The concretion of social relations

The Bologna reforms in Austria

The Bologna reforms reverse the achievements of Austrian universities policy of the 1970s, when higher education was made available at a mass level, write Martin Konecny and Hanna Lichtenberger. Just as Austria’s entry into the common market consolidated the neoliberal transformation of society, so its implementation of the Bologna reforms cedes mechanisms of national control to the supra-national level. In both cases, the result is the same: inequality and lack democratic accountability.

The protest movements in Austria and beyond singled out the Bologna Process for special criticism. In the main, it was treated purely as a higher education problem. The wider societal implications were largely ignored.

For example, the alternative to the neoliberal Bologna university that was invariably invoked was, at least implicitly, Humboldt’s concept of the university and its cultural ideal. It is equally significant that whenever demands relating to society as a whole came up for discussion, the objection was repeatedly raised by some of the protesters that we should be concerned only with finding concrete remedies for deficiencies in the university system and not with “making the world a better place”.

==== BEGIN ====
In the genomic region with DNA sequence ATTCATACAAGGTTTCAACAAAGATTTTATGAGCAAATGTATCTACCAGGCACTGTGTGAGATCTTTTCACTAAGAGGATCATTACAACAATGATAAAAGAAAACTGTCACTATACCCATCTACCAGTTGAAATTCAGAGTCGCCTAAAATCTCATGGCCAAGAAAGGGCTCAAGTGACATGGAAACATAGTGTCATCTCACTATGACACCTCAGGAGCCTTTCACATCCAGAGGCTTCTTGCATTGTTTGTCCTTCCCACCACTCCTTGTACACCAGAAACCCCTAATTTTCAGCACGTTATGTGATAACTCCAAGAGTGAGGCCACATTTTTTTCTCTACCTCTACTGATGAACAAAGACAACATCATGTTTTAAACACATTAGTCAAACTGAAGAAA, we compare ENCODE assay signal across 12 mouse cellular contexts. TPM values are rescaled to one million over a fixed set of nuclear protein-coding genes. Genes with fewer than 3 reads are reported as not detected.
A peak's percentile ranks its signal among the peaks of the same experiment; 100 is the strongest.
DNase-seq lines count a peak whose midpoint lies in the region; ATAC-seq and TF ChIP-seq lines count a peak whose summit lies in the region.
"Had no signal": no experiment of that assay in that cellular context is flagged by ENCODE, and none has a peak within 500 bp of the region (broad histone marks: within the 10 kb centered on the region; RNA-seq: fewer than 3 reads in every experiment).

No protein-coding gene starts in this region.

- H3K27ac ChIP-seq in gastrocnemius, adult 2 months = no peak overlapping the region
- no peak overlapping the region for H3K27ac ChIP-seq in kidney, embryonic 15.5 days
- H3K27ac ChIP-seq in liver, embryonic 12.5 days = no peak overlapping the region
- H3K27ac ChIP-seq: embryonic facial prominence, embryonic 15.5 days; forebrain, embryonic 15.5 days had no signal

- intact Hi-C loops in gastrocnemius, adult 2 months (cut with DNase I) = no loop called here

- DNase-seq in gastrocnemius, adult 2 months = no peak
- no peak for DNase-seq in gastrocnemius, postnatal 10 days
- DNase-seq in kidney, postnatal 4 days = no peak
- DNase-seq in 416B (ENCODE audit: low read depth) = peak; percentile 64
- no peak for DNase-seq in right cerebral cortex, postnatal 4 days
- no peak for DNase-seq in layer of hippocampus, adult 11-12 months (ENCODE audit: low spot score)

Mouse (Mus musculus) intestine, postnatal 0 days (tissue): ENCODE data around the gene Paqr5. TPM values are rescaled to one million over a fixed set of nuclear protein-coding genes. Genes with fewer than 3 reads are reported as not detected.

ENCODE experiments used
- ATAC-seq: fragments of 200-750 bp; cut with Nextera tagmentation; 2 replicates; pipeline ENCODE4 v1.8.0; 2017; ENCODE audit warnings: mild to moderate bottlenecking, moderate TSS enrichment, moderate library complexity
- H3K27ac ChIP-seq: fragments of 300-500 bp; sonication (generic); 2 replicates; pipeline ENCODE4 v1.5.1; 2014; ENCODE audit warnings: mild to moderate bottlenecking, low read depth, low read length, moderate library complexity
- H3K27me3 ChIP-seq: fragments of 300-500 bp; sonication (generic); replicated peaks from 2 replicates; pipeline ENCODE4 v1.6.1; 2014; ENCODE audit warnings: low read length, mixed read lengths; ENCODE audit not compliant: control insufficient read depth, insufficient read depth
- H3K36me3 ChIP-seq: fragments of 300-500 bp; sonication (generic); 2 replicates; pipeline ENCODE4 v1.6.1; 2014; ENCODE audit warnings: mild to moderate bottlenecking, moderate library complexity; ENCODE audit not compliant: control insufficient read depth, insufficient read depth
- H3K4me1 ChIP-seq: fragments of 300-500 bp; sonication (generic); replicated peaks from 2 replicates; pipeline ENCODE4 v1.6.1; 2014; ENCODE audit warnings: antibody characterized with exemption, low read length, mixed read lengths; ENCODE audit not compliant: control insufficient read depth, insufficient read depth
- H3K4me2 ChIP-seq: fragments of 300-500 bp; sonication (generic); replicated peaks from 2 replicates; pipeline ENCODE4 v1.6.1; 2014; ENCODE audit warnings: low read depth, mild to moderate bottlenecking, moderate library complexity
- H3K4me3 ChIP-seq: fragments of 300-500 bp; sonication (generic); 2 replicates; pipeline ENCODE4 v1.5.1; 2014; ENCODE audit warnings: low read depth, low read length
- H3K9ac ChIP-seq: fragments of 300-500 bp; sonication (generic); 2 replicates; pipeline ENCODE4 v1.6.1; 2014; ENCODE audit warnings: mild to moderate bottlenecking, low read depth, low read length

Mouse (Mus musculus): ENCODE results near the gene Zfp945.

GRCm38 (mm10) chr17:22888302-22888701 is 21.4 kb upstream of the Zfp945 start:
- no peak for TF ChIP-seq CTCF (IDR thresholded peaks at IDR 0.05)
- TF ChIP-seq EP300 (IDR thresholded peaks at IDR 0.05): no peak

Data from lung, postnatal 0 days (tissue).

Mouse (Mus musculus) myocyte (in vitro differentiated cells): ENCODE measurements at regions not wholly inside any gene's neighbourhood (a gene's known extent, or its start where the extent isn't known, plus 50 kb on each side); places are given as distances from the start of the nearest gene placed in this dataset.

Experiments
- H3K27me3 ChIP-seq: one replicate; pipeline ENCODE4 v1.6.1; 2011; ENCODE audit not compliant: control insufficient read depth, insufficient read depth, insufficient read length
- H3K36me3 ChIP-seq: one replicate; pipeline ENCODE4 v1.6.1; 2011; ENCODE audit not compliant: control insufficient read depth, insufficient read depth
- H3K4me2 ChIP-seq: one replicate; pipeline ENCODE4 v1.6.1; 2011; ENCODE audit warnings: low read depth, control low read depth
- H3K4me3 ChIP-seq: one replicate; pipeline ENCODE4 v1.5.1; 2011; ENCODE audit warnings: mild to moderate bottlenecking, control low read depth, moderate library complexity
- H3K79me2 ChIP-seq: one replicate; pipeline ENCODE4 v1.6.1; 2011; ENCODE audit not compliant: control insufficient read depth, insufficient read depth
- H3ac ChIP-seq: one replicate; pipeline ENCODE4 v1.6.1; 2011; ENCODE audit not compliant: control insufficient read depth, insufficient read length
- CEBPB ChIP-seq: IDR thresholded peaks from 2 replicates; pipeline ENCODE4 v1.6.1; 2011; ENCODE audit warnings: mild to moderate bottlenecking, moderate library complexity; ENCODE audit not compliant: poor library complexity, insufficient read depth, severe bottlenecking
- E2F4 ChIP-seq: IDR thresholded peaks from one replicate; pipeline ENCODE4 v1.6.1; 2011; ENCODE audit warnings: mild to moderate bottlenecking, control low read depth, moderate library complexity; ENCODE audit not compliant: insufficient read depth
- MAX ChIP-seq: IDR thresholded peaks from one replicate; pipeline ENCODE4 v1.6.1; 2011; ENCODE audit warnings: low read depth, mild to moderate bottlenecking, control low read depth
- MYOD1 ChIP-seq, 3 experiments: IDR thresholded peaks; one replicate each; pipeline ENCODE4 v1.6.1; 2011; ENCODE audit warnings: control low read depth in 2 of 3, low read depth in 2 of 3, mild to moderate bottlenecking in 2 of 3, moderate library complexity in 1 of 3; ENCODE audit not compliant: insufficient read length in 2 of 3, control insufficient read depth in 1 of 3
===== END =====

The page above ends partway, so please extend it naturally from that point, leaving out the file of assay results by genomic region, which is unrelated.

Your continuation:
With the late development of Fordism in Austria from the 1970s onwards, if not before, a lack of skilled workers in the capitalist economy became apparent and was much deplored. Whereas the shortage of unskilled workers, which was becoming equally acute, was remedied by the mass “import” of migrant workers,1 the response to the scarcity of academically trained experts was a temporary widening of access to the universities. The concept of the elitist professorial university was making it harder to keep up with the rapid technical and economic development of Fordism. It should also be noted at this point that the move to the group university meant not only a change in the total student numbers but also a near doubling of the numbers of female students. Although gender imbalance as a whole was not corrected, since women were still not represented in higher academic positions such as professorships, the significant rise in numbers of female students is noteworthy. Whereas in 1960/61 there were 38 533 students, of which only 23 per cent were women, in the academic year 1980/1981 numbers had increased to 115 616, and the proportion of female students had risen to 39.66 per cent.2